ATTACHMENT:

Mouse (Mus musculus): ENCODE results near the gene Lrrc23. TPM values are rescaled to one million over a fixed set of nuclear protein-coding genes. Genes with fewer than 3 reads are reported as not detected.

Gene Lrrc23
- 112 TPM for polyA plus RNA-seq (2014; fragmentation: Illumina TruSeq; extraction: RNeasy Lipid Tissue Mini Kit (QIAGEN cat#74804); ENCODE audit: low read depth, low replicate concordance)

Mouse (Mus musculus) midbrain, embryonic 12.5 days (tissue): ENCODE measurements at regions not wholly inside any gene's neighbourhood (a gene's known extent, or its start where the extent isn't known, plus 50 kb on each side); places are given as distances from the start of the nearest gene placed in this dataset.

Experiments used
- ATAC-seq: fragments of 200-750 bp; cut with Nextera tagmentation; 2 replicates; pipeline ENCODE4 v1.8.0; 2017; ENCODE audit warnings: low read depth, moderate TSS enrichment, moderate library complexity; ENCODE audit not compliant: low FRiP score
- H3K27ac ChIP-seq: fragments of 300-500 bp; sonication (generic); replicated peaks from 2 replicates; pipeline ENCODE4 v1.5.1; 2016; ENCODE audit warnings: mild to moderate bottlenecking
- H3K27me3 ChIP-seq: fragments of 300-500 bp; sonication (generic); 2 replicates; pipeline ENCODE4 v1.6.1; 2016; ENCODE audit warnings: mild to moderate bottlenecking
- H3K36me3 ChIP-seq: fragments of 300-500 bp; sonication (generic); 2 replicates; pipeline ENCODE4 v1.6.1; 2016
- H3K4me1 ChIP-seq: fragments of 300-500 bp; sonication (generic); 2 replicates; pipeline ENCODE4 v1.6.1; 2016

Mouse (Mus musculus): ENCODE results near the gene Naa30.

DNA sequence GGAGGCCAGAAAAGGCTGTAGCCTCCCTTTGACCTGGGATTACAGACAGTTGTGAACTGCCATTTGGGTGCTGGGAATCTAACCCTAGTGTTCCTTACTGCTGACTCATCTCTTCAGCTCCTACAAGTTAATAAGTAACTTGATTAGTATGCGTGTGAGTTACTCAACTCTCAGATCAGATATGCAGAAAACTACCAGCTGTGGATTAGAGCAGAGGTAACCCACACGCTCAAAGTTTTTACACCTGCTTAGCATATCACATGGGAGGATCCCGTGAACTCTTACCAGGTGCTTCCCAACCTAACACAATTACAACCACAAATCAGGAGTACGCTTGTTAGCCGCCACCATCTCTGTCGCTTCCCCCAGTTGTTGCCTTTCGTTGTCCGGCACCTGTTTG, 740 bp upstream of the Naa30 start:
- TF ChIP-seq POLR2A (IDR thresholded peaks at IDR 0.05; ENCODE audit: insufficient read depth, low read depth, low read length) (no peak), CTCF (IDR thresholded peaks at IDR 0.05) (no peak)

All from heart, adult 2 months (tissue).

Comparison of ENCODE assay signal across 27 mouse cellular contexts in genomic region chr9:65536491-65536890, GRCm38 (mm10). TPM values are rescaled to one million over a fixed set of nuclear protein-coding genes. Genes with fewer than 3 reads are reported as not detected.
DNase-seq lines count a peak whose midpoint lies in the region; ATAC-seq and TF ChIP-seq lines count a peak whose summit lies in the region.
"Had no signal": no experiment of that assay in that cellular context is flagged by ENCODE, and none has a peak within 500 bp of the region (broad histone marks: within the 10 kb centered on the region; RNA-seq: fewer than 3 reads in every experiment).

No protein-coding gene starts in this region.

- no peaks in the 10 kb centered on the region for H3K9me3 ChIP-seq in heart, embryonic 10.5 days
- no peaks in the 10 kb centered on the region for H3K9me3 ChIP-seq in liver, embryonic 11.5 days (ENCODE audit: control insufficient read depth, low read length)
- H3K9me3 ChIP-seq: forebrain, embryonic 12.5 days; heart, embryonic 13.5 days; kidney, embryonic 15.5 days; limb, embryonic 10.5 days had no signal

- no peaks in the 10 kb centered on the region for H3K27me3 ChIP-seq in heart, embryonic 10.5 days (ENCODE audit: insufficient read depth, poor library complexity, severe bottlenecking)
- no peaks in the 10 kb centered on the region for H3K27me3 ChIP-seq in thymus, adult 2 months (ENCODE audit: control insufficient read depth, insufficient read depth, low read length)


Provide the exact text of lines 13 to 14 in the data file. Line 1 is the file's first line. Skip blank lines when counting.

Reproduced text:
- TF ChIP-seq POLR2A (IDR thresholded peaks at IDR 0.05; ENCODE audit: insufficient read depth, low read depth, low read length) (no peak), CTCF (IDR thresholded peaks at IDR 0.05) (no peak)

All from heart, adult 2 months (tissue).